Clinical trials of SIR-Spheres® have been conducted within the framework of rigorous scientific protocols in major teaching hospitals and cancer centers. Phase I, II and III trials have been completed. In Australia and New Zealand, most patients had secondary (metastatic) liver cancer, while in Hong Kong primary liver cancer was predominant.

Generally, patients with secondary liver cancer were treated by combining SIR-Spheres® with hepatic artery chemotherapy (outside of clinical trials, the majority of patients are treated using systemic chemotherapy). The results for both groups of patients showed response rates higher than other forms of treatment. In both the Asian and Australian trials, the conditions of some patients with very advanced liver cancer were down-staged to the point where their tumors were surgically removed for potential cure after treatment with SIR-Spheres®.

In the U.S., the Food and Drug Administration granted pre-market approval (PMA) to SIR-Spheres® in March 2002 for the treatment of unresectable colorectal hepatic metastases.

Patients suitable for treatment with SIR-Spheres® generally:

  • Have inoperable secondary (from colorectal primary) liver cancer
  • Have the liver as the major site of the disease
  • Have sufficient remaining healthy liver still functioning satisfactorily
  • Are well enough to tolerate the implant
  • Meet the pre-selection criteria, as determined by their doctors' pre-treatment testing

SIR-Spheres® are contraindicated in patients who have:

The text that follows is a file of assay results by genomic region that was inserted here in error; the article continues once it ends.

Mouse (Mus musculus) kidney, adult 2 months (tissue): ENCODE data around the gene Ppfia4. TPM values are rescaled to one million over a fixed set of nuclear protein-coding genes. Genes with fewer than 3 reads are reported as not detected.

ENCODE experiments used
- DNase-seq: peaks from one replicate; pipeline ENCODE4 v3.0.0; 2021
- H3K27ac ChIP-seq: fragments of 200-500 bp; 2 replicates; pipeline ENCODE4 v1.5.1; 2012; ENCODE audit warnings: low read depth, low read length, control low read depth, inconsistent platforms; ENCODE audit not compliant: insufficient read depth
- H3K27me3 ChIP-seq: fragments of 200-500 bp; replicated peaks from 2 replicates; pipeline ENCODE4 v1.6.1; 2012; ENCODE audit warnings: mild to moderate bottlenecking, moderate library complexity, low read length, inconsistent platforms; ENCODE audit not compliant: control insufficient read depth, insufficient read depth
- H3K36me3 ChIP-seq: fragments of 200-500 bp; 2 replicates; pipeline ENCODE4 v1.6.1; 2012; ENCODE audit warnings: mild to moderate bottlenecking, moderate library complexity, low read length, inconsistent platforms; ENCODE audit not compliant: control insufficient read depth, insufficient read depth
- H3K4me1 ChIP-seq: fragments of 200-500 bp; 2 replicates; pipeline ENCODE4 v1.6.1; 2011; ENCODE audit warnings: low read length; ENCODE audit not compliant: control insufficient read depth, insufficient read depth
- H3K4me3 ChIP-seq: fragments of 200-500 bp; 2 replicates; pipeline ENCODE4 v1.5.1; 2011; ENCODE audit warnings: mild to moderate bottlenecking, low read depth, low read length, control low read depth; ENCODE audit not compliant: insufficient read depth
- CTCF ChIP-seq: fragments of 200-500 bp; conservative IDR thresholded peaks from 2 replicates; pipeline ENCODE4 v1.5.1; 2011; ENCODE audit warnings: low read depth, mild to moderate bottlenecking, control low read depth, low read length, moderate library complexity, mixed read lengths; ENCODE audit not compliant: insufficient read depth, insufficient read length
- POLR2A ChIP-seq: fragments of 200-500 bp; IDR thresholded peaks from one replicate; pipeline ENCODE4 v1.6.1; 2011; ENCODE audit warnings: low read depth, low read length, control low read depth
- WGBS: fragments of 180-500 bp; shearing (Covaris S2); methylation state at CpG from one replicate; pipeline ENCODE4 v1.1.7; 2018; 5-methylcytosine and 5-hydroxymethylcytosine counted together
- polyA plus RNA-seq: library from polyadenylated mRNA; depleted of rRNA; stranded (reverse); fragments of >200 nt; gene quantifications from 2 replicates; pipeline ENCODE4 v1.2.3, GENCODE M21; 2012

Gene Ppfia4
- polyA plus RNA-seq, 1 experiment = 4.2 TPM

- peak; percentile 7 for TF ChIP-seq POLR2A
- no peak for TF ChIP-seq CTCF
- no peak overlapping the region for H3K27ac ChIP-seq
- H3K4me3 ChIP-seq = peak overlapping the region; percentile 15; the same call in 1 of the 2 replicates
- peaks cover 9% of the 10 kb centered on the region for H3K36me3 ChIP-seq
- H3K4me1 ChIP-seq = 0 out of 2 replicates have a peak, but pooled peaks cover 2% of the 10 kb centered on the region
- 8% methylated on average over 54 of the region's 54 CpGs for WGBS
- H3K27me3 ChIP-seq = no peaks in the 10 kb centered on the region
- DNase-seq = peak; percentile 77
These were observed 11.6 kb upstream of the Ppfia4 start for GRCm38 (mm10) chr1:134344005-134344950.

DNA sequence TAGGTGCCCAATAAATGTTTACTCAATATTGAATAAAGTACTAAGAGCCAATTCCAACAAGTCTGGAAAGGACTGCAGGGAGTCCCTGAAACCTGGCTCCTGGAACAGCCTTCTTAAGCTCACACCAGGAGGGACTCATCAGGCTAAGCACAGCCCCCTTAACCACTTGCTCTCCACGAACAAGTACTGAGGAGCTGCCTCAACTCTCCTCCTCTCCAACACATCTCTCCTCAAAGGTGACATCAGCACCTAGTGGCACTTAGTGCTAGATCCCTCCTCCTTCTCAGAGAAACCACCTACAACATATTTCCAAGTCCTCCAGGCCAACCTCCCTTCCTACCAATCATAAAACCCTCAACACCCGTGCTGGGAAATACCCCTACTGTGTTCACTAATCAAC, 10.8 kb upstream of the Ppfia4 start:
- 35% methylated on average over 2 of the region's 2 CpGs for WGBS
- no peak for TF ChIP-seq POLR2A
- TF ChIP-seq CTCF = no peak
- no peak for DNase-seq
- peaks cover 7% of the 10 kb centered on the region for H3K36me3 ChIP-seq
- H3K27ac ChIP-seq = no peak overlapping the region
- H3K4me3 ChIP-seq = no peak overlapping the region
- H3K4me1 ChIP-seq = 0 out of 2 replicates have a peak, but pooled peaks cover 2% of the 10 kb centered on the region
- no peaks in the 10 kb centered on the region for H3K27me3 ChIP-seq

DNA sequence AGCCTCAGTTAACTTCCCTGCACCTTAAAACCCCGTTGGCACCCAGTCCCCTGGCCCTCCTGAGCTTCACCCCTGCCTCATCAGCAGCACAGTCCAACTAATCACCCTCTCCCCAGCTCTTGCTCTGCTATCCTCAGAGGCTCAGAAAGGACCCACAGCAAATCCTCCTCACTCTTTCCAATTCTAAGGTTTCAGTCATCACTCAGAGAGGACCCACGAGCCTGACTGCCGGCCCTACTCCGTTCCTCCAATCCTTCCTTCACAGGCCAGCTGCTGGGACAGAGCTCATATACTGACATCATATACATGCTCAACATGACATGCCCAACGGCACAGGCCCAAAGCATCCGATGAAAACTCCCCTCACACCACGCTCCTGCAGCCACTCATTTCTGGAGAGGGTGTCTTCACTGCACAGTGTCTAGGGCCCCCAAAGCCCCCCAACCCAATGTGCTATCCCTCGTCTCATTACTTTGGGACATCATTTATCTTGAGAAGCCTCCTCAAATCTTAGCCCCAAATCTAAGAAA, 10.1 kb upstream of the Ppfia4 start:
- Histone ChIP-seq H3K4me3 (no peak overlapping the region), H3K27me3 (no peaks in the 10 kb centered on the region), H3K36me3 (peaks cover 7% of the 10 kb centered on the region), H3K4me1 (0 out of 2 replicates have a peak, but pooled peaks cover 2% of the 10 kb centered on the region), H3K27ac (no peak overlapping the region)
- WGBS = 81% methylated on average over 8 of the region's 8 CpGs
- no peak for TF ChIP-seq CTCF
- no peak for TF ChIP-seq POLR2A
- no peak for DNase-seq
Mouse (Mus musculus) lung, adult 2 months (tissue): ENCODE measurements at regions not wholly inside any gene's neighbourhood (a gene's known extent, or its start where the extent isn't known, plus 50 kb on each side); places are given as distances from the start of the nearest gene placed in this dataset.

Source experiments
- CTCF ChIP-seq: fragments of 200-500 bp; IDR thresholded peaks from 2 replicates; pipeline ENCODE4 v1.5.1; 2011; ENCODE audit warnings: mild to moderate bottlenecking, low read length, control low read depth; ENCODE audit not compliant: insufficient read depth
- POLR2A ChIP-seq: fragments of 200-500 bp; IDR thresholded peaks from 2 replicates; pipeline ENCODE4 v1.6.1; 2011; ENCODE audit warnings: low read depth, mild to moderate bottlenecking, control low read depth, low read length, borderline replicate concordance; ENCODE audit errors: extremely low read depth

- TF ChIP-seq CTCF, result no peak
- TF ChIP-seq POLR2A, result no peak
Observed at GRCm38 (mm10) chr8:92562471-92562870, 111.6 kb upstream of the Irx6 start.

• Had previous external beam radiation therapy to the liver
  • Ascites, or are in clinical liver failure
  • Markedly abnormal synthetic and excretory liver function tests
  • Tumors amenable to surgical resection for cure
  • Greater than 20 percent lung shunting (determined by the nuclear medicine breakthrough scan)
  • Pre-assessment angiograms and MAA nuclear scans that demonstrate significant reflux of hepatic arterial blood to the stomach, pancreas or bowel
  • Widely disseminated or extra-hepatic disease
  • Been treated with capecitabine within the previous two months, or who will be treated with capecitabine at any time following treatment with SIR-Spheres®

When the contraindications and precautions are observed, serious side effects, such as gastritis and peptic ulceration may develop in the weeks after treatment. To prevent that, patients are often placed on medication for the first month. Many patients feel lethargic and may develop nausea with a poor appetite for several days, but this subsides with time and medication. Some patients may develop a low-grade fever that may last for up to one week. Others may develop pain in the abdomen for a few hours after the administration of SIR-Spheres®, but this is easily treated with medication.

High Performing Hospitals | US News & World Report | 2021-22 | Cancer